<div id=”main”></div>

So to follow along, I recommend you make a basic html page/file and add the above two things to it before our next step.

C) I wrote the javascript that makes this work in a js file. This is the heart of this article. (If you are not using, or to follow along, be sure to make a main.js file and link your html file to it in the <head>.)

Read the comments below to understand each piece of this Javascript solution. Don’t copy/paste the following code on this page though, just use my link for that:

Understanding My Javascript File

Let’s use a JQuery function to fire off code when the page is loaded.

Inside of our page load event, call our AJAX function

Let’s make a function to get JSON data with AJAX, it gets called by that JQuery page load function above.
function getRedditJson(){

//inside of getRedditJson(), Create a Jquery AJAX object


method: ‘GET’, //use GET because we are READING data.

url: ‘',
//tell AJAX what url has the JSON we want

dataType: ‘json’, //tell AJAX that its JSON format we want

success: onSuccess, // If AJAX is successful, fire a function called onSuccess

error: onError // if it isn’t successful, fire a function called onError, so we can stress eat chocolate chip cookies and then try again.

}) // close that AJAX function called by JQuery
} //close the getRedditJson(); function

Do the following onSuccess function if AJAX gets the data successfully and include the data JSON returns as a parameter in the parenthesis, i’m calling it jsonReturn, it is literally ALL of my data per my ajax request.

function onSuccess(jsonReturn){

In our onSuccess function, create a for loop that combs the object returned for each specific record and it’s desired field in the JSON data return.

for (var i=0; i<; i++) {

I want a lot of specific data in this for loop and I will get it by making
variables that are set to different subsets of the JSON object (jsonReturn).

To know what to get, I pulled up the JSON data by using the same url in my AJAX function just like a normal url and I used the browser to preview the data I got back, in order to figure out what to do for my app to retrieve each piece of data.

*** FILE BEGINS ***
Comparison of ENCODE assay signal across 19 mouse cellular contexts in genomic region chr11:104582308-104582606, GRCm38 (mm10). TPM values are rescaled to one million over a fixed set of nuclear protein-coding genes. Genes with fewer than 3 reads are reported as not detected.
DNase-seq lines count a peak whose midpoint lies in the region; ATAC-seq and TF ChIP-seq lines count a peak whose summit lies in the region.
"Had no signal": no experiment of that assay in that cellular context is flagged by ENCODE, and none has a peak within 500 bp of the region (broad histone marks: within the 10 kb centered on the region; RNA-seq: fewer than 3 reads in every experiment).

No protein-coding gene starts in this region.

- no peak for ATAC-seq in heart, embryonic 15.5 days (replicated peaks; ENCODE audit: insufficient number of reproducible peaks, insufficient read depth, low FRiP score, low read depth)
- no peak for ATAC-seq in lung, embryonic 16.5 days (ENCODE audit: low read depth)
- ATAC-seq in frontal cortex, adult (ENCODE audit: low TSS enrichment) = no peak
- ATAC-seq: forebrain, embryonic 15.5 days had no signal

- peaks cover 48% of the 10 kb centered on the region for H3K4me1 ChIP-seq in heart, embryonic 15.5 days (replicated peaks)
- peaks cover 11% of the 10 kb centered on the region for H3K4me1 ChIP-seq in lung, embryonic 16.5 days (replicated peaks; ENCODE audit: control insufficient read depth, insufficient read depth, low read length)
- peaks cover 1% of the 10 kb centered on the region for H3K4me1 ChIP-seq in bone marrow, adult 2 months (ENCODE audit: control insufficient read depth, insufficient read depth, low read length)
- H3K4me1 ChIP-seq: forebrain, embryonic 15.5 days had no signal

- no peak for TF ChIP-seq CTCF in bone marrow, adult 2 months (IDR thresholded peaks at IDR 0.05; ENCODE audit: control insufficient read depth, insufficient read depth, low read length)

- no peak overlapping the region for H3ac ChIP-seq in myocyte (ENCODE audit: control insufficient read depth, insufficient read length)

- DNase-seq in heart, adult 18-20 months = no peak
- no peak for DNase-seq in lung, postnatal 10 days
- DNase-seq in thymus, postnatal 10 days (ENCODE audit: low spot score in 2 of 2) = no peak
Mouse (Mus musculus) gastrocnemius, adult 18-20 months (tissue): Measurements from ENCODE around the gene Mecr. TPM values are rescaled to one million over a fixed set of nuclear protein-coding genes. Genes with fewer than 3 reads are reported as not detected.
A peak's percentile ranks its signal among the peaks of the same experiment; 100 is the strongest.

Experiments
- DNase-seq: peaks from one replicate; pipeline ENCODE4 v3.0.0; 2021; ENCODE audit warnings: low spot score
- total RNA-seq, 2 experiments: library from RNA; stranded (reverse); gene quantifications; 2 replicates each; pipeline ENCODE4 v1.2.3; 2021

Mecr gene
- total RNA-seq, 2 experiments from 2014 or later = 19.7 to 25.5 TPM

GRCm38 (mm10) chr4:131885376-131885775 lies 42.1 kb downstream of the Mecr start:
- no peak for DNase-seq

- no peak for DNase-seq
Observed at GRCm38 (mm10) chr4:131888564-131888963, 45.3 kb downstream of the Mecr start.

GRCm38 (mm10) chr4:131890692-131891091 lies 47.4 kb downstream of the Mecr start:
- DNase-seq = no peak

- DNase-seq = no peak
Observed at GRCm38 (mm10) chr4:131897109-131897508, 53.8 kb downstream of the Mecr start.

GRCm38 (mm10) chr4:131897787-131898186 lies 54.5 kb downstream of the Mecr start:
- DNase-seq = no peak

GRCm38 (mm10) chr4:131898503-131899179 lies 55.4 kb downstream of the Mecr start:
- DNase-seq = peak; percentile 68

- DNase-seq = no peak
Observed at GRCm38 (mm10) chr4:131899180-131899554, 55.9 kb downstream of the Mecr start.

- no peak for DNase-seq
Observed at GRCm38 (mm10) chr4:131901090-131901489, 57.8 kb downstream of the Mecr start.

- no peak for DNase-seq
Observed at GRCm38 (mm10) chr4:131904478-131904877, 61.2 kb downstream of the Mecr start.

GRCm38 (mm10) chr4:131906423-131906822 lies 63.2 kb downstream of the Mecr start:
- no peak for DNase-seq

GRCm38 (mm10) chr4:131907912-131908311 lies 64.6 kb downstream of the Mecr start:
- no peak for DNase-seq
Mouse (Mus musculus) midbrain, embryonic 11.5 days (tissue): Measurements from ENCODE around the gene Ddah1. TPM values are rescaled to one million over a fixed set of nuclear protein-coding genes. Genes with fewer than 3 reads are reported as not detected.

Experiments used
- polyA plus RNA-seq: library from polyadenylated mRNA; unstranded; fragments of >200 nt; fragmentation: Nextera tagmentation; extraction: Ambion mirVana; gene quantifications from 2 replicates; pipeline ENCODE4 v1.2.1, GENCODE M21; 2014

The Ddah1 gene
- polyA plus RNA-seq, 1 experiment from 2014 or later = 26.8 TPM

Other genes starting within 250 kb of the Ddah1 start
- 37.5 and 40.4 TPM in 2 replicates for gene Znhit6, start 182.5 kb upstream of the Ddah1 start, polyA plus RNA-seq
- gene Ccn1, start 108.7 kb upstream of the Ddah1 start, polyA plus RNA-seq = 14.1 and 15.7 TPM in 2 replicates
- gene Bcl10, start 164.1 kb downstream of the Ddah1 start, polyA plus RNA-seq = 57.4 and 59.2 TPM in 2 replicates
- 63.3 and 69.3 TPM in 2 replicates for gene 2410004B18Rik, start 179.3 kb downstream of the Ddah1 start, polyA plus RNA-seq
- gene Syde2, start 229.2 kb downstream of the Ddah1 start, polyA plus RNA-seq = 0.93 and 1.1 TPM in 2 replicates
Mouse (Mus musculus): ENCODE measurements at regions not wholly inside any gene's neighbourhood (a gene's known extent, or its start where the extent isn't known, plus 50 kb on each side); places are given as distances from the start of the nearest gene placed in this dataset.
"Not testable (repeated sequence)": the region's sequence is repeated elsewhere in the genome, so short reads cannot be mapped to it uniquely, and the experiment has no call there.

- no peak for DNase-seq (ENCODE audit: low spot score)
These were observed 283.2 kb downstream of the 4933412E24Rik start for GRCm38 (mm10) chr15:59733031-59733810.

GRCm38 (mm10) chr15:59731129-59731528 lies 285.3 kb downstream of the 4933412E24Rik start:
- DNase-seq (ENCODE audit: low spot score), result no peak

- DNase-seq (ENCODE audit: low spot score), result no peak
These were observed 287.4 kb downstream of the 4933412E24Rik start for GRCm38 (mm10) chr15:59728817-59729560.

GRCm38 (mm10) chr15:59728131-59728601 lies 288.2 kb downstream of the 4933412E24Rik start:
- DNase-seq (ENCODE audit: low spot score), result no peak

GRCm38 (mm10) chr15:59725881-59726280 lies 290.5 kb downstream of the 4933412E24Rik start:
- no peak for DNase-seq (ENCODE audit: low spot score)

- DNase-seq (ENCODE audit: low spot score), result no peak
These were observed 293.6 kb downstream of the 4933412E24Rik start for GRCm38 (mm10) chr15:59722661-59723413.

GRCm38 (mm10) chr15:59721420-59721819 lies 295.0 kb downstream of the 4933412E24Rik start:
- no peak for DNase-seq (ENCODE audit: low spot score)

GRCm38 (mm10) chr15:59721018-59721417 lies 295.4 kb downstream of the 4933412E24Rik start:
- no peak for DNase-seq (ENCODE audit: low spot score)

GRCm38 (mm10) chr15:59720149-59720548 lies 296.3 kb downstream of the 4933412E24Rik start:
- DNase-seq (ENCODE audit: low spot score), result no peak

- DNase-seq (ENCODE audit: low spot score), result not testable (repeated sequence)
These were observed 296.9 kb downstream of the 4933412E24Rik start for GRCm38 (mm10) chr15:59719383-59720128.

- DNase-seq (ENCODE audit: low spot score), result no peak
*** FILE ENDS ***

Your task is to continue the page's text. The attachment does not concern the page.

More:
For this url on reddit, I needed my jsonReturn object(the whole set of data). Looking at the data there is a waterfall effect that my variable (also called ‘data’) here covers. Notice how many nested levels in the image below I need to go to get to the many repeating fields of data for all the records I just returned. It starts at the root or jsonReturn then you see the “-data:” at the top left, under it something called ‘- children’ where all the children records are (hint i want to pass my for loop variable [i] on children so that it gets each individual record as a point of reference. Once we have that children is followed by another piece nested under that also called ‘data’.

So every piece of data I am fetching will need a variable. I need to establish the level of the JSON object that I am parsing this data from, I can do that with another variable, let’s call it “data”.

var data =[i].data;

Cool, so we are still in our for loop returning each record we want individually. Now let’s get specific with the data we are hunting.

var datalink = ‘'+data.permalink;
//datalink = get me the post’s link

var dataimg = data.thumbnail; //get the url of the thumbnail

var title = data.title; //get the post’s title

var subreddit = data.subreddit; //get the subreddit group

var author =; //get the author of the post

var hourssince = parseInt( — data.created);
//get the creation date

var hoursago = Math.round( hourssince / 1000 / 60 / 60);
// do some incorrect math on the creation date that you’ll fix later,
// because it’s embarrassing in this post. ;)

var subtext = “submitted “+hoursago+” hours ago by “ +author+ “ on <a>” +subreddit+ “</a>”; // build a subtext string to pass to the html

//next, build a string for all of the above variables to concatenate into a massive post string of super attractive html.

var loadthis = “<a style=’cursor:pointer;’ href=’”+datalink+”’><section class=’post-container’><article><img class=’thumb’ src=’”+dataimg+”’></article><article><h3><a href=’”+datalink+”’>”+title+”</a></h3><p>”+subtext+”</p></article></section></a>”;

finally, use JQuery to shoot all of that massive string, into that main div in your html (remember that thing?) …and add a snazzy JQuery fade in animation to it, because you can and you are mad with power!
} // that’s a whole lot of for loop action, let’s close it here.
} // that’s also, so much onSuccess action, let’s close that here.

if JSON data fails, alternatively speaking… leave yourself a cute failure message, then go eat some cookies, you’ve earned them!
function onError(){
$(‘#main’).html(‘i failed.’);

D) FINALLY: I horridly styled that new basic html web page with terribly awful CSS that no one should be forced to look at, then I walked away and had some chocolate chip cookies, they were delicious.

Full Stack Software Engineer | Digitizer of Dreams